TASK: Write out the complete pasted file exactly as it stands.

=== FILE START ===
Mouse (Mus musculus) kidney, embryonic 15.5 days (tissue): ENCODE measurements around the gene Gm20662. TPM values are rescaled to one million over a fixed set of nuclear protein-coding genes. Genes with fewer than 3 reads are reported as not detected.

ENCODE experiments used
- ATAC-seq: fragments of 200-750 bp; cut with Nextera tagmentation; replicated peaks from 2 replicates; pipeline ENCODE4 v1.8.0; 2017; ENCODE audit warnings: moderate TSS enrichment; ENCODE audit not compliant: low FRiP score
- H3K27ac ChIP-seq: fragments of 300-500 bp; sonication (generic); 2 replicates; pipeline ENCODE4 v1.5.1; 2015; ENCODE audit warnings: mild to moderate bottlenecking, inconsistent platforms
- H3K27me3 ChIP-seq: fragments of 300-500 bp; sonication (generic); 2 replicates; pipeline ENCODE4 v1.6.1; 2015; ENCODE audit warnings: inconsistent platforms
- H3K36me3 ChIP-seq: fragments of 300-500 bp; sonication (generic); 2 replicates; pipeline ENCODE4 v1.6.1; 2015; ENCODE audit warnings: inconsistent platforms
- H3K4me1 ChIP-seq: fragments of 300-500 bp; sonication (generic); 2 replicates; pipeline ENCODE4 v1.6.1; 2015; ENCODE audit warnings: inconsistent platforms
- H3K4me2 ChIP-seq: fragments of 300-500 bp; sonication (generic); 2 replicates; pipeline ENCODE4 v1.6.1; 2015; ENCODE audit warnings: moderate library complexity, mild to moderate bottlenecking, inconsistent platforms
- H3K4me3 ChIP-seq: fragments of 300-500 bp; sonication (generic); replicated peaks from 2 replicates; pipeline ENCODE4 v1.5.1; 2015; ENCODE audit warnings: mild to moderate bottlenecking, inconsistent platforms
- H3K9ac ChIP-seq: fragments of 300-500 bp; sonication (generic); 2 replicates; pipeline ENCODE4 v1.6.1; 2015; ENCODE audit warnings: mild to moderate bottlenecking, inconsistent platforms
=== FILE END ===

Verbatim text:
Mouse (Mus musculus) kidney, embryonic 15.5 days (tissue): ENCODE measurements around the gene Gm20662. TPM values are rescaled to one million over a fixed set of nuclear protein-coding genes. Genes with fewer than 3 reads are reported as not detected.

ENCODE experiments used
- ATAC-seq: fragments of 200-750 bp; cut with Nextera tagmentation; replicated peaks from 2 replicates; pipeline ENCODE4 v1.8.0; 2017; ENCODE audit warnings: moderate TSS enrichment; ENCODE audit not compliant: low FRiP score
- H3K27ac ChIP-seq: fragments of 300-500 bp; sonication (generic); 2 replicates; pipeline ENCODE4 v1.5.1; 2015; ENCODE audit warnings: mild to moderate bottlenecking, inconsistent platforms
- H3K27me3 ChIP-seq: fragments of 300-500 bp; sonication (generic); 2 replicates; pipeline ENCODE4 v1.6.1; 2015; ENCODE audit warnings: inconsistent platforms
- H3K36me3 ChIP-seq: fragments of 300-500 bp; sonication (generic); 2 replicates; pipeline ENCODE4 v1.6.1; 2015; ENCODE audit warnings: inconsistent platforms
- H3K4me1 ChIP-seq: fragments of 300-500 bp; sonication (generic); 2 replicates; pipeline ENCODE4 v1.6.1; 2015; ENCODE audit warnings: inconsistent platforms
- H3K4me2 ChIP-seq: fragments of 300-500 bp; sonication (generic); 2 replicates; pipeline ENCODE4 v1.6.1; 2015; ENCODE audit warnings: moderate library complexity, mild to moderate bottlenecking, inconsistent platforms
- H3K4me3 ChIP-seq: fragments of 300-500 bp; sonication (generic); replicated peaks from 2 replicates; pipeline ENCODE4 v1.5.1; 2015; ENCODE audit warnings: mild to moderate bottlenecking, inconsistent platforms
- H3K9ac ChIP-seq: fragments of 300-500 bp; sonication (generic); 2 replicates; pipeline ENCODE4 v1.6.1; 2015; ENCODE audit warnings: mild to moderate bottlenecking, inconsistent platforms